To be fully paid you must prove the home restoration work was done. That means working with a contractor who will produce and submit all of the required paperwork to the insurance company. Only then will the difference between the depreciated value and full replacement cost be paid by your insurance company.

Myth #7: You should go with the lowest bid

Many homeowners think they need to provide 3 repair estimates to their insurance company. But this is a roof insurance myth. Similar to the way a contractor discounting the amount of your deductible turns into savings for your insurance company and not for you, choosing the lowest bidder is helping the insurance company and not helping you. 

Insurance companies use an estimating software called Xactimate. It has set prices for materials and labor based on the going rates in your area. Insurance will pay the Xactimate price and no more. But they’d be happy to pay less if you can find a contractor who will do it for less. That usually means cutting corners, using lower quality materials, or forgoing the programs that would offset your deductible. All of those results are bad for you. 

As the homeowner, you should choose the contractor that you trust the most to do the job right. You are not going to “make money” from the insurance claim. So you might as well get the best materials and the best workmanship you can find for the price the insurance company will pay.

Myth #8: Insurance coverage will match any roof repair or replacement estimate

The overwhelming majority of homeowners insurance claims result in the insurance company sending their adjuster to assess the damage. The adjuster will decide what they believe to be the extent of the damage and then use Exactimate to estimate the restoration costs. 

Your insurance company will not pay more than their original estimated amount, unless you and your contractor can reasonably justify the additional costs. This is done through a process called supplementing the claim. 

If the additional costs are not necessary to return your property to its original condition, then you will be responsible for the extra amount. For example, if you upgrade the materials used then you would pay the difference.

Myth #9 – The total amount of your claim is approved after the restoration is complete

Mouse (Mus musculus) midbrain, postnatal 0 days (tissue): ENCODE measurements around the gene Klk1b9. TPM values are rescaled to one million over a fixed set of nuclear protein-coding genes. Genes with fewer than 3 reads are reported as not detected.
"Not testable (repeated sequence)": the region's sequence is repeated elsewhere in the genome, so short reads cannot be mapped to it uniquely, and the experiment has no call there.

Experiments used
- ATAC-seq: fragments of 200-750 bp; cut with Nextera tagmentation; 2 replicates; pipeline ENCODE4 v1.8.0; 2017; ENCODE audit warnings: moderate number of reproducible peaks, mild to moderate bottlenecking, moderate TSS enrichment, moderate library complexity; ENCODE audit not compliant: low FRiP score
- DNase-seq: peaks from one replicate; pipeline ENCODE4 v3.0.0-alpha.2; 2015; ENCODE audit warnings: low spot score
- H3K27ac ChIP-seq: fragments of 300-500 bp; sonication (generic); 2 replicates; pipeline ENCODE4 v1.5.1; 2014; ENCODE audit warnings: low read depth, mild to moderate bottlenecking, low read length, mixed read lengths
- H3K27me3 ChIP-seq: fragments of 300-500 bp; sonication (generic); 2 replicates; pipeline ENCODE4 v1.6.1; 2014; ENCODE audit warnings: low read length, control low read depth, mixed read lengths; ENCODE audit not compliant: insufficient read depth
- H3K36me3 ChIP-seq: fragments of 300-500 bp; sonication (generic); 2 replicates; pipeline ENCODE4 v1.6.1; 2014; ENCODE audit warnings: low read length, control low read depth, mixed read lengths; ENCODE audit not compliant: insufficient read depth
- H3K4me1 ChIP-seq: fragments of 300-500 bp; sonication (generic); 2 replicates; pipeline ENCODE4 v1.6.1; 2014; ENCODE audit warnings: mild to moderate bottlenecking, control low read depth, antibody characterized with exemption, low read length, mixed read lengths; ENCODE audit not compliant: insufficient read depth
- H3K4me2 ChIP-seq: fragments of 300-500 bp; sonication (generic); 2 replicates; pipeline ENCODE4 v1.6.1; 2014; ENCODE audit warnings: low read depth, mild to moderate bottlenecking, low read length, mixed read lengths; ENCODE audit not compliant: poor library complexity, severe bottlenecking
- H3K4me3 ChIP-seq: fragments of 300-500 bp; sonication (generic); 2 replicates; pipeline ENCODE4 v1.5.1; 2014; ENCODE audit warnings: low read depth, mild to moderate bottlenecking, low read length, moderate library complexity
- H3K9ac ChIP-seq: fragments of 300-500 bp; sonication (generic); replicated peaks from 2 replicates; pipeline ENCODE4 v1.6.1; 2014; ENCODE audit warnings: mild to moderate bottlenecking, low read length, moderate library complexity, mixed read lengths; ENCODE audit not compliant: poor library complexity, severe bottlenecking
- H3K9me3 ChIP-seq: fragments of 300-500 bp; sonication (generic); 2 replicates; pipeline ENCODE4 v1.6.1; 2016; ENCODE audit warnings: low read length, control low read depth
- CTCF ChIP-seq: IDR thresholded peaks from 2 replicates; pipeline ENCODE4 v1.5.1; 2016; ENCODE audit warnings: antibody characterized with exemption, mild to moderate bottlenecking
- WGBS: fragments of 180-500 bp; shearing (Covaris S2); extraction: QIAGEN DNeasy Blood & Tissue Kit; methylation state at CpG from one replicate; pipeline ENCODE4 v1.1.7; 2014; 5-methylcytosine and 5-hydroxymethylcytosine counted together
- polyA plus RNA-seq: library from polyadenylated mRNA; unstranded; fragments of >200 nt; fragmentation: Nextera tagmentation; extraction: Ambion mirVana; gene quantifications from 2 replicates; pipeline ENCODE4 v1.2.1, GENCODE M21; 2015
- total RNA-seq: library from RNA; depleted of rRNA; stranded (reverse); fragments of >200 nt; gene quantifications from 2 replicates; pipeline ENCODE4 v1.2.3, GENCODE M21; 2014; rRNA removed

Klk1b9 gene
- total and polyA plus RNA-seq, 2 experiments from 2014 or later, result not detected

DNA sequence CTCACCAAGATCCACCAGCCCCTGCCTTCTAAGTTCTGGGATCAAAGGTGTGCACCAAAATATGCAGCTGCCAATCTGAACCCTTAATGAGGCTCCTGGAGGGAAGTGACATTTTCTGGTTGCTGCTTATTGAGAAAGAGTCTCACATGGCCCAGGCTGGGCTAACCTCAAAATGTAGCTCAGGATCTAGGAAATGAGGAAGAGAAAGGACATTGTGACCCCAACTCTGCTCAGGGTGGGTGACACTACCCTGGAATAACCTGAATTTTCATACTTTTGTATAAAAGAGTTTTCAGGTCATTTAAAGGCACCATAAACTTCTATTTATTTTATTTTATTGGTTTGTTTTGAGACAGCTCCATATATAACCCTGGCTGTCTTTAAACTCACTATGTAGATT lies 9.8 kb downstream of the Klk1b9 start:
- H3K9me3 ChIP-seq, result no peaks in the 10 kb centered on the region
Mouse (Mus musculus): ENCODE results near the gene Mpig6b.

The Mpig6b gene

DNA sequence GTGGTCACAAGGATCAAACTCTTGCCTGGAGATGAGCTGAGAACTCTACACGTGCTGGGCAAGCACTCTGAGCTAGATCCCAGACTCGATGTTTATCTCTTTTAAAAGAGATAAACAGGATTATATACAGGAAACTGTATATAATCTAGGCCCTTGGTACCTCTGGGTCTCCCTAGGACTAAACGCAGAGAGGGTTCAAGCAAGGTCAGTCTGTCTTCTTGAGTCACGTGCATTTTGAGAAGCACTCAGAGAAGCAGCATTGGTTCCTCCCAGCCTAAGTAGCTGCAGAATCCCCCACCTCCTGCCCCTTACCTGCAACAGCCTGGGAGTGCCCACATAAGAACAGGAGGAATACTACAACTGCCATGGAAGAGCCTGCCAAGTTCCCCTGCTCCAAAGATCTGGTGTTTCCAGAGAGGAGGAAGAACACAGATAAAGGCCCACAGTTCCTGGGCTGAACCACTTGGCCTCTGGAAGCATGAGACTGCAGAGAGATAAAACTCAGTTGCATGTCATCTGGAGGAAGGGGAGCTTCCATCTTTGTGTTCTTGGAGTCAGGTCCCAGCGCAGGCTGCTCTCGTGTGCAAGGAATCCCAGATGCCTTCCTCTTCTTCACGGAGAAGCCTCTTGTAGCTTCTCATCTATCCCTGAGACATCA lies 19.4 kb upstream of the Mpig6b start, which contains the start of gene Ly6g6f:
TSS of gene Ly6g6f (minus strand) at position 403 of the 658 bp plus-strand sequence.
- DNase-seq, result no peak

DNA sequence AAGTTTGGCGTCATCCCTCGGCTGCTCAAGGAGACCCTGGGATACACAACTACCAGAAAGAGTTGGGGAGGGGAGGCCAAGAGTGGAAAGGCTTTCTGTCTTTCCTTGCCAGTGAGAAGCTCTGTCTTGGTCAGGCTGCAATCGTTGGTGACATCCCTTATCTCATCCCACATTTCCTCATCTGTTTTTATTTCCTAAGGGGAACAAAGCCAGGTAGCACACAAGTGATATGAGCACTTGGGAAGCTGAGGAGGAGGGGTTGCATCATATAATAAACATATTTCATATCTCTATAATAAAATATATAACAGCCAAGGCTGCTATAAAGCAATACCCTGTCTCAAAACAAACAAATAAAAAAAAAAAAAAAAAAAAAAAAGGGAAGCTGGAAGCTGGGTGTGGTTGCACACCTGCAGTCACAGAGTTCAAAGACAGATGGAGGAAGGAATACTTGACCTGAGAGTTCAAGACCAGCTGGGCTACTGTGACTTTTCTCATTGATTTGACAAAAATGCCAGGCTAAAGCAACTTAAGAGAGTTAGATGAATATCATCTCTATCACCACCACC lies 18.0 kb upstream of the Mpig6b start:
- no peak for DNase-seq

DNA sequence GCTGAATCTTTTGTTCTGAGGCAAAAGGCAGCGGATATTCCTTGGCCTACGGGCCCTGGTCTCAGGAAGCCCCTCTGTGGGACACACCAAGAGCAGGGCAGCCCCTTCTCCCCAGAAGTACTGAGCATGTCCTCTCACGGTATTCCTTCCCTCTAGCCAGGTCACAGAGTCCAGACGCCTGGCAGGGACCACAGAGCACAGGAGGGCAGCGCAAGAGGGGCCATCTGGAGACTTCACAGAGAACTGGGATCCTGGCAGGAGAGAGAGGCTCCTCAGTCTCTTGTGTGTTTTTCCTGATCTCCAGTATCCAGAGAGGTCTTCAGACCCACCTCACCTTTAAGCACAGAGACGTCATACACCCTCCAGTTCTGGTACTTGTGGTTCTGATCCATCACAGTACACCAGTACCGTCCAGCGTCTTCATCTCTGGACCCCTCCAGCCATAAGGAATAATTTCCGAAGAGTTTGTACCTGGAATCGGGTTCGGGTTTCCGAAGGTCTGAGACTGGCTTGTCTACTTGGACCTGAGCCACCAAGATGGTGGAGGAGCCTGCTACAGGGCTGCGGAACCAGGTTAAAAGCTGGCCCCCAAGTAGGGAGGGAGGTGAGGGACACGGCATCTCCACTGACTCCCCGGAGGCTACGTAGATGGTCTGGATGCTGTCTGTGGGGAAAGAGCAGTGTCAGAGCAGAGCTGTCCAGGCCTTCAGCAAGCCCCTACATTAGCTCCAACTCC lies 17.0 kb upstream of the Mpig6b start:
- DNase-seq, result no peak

After the insurance adjuster has inspected your property they will provide you with a claim summary. In that summary you will find their estimate for the cost of repairs. That is the amount you will have to pay a contractor for everything the insurance company has agreed to cover, less your deductible of course. 

A good contractor will review that insurance summary and immediately know if the adjuster overlooked or omitted any required expenses. An example would be, in the event of a large storm your insurance company may bring in out-of-state adjusters to handle the influx of claims in your area. An out-of-state adjuster may not be familiar with local building codes causing them to miss required labor or material items. 

In this case, your knowledgeable contractor will address the oversight with your insurance company before beginning restoration. They do this by submitting a supplement to the claim. In doing so, your contractor has streamlined the process for you and helped to ensure you receive full benefit from your policy. 

There are some supplement worthy expenses that cannot be foreseen. Consequently, it is true that the full claim amount will not be known for every single claim prior to restoration work being completed. But you could say 90% of the time a homeowner and their contractor will know the total contract amount before work begins.

Myth #10: Home insurance covers damage caused by age or lack of maintenance

Home insurance does not cover damages caused by poor maintenance, including mold. If your home falls into disrepair and a reasonable person would recognize the need for maintenance, then any resulting damage might not be covered by insurance. 

Here’s an example: 

Your home is struck by a hail storm and insurance approves your claim for roof replacement. You collect the ACV check from the insurance company. Instead of replacing the roof you decide to buy yourself a fancy vacation. 

Six months later you have a roof leak and water runs down the ceiling and walls in your kitchen, bathroom, and master bedroom. Now you will have to pay out of pocket for the new roof and all of the interior repairs. All because you knew the roof was damaged and decided not to fix it.

In Summary

Many roof insurance myths are perpetually circulating. Most of them have some basis in truth. Nearly all of them involve ways that an experienced contractor can work you to make the most out of your storm damage claim. 

If you have questions about any of the topics above, or any other questions about storm damage claims, contact the experts at Legacy Exteriors TN. We’ve been helping homeowners in the Nashville area for years. And we know how to pull all of the levers for our customers to maximize your return on a claim.